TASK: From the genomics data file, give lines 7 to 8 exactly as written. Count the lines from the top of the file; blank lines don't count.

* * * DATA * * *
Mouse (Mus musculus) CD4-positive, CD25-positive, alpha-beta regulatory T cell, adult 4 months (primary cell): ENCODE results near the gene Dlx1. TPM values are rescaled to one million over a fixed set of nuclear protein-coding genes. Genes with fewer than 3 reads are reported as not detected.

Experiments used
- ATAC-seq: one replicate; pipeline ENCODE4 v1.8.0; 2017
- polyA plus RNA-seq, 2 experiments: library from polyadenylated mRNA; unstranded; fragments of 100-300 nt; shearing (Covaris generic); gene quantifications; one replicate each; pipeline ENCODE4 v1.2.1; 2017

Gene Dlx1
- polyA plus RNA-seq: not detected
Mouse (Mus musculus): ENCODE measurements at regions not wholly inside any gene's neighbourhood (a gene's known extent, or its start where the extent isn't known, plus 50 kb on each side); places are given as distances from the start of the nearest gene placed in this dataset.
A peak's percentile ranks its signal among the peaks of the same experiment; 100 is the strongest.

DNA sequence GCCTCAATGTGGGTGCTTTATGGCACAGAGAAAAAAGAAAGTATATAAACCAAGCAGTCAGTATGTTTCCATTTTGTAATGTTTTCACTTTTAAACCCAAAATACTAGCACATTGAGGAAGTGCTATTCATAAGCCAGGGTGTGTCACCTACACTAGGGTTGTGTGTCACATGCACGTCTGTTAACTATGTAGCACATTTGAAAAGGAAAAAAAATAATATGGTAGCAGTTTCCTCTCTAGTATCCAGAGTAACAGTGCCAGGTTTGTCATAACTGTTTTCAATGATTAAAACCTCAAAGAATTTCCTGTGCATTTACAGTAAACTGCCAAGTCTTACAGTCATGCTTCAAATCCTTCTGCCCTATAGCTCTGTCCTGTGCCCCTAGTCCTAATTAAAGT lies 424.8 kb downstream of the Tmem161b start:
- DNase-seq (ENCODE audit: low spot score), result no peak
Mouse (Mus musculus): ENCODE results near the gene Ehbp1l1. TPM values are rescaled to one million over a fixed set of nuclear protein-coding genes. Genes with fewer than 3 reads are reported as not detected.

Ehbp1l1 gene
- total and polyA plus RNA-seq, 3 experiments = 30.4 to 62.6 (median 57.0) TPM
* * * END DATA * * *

Mouse (Mus musculus): ENCODE measurements at regions not wholly inside any gene's neighbourhood (a gene's known extent, or its start where the extent isn't known, plus 50 kb on each side); places are given as distances from the start of the nearest gene placed in this dataset.
A peak's percentile ranks its signal among the peaks of the same experiment; 100 is the strongest.